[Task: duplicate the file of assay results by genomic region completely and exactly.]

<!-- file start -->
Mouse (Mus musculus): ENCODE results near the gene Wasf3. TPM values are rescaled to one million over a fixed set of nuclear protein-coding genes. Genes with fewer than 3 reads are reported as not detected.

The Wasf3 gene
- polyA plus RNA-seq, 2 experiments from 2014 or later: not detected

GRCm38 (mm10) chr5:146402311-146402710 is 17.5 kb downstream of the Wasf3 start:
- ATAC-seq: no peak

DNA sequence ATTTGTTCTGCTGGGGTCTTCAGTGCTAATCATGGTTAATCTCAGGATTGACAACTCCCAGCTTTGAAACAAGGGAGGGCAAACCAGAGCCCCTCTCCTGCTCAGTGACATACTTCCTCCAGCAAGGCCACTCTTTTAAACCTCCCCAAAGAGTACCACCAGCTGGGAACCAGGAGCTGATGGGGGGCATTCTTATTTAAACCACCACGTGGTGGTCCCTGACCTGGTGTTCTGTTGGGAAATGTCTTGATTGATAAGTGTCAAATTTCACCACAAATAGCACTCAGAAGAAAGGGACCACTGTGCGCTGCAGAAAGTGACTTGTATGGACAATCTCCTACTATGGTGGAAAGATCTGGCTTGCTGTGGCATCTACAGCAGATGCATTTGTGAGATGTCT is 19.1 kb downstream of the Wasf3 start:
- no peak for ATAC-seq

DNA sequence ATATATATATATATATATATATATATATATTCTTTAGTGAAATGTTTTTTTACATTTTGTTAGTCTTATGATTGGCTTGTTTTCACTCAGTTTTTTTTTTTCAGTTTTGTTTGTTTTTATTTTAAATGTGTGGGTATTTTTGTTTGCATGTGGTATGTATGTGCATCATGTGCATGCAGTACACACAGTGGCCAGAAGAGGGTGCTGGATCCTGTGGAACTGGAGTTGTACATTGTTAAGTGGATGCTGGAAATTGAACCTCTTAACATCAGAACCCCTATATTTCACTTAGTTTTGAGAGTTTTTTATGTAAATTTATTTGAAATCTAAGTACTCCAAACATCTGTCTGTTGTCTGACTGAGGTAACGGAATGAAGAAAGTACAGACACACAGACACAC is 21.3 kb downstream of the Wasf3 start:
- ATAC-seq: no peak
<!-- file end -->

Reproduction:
Mouse (Mus musculus): ENCODE results near the gene Wasf3. TPM values are rescaled to one million over a fixed set of nuclear protein-coding genes. Genes with fewer than 3 reads are reported as not detected.

The Wasf3 gene
- polyA plus RNA-seq, 2 experiments from 2014 or later: not detected

GRCm38 (mm10) chr5:146402311-146402710 is 17.5 kb downstream of the Wasf3 start:
- ATAC-seq: no peak

DNA sequence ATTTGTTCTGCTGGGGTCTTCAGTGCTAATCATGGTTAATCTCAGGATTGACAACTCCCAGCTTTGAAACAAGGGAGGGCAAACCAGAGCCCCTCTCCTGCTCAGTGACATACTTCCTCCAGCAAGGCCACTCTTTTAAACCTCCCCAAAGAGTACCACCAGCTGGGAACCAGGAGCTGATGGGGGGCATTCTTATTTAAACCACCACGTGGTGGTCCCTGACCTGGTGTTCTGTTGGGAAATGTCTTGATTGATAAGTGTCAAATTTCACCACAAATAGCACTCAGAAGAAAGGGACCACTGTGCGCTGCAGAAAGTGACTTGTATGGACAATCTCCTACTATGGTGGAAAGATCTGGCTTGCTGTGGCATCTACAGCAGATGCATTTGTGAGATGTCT is 19.1 kb downstream of the Wasf3 start:
- no peak for ATAC-seq

DNA sequence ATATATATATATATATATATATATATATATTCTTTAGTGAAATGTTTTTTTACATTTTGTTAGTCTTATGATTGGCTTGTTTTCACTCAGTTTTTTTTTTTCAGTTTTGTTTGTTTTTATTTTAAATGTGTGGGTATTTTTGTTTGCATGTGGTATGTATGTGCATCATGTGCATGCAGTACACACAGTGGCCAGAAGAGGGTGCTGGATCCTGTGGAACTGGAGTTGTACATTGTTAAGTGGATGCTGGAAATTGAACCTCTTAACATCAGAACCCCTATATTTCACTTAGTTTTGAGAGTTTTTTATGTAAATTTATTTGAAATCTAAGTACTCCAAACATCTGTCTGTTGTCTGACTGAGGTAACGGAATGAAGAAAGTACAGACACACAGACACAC is 21.3 kb downstream of the Wasf3 start:
- ATAC-seq: no peak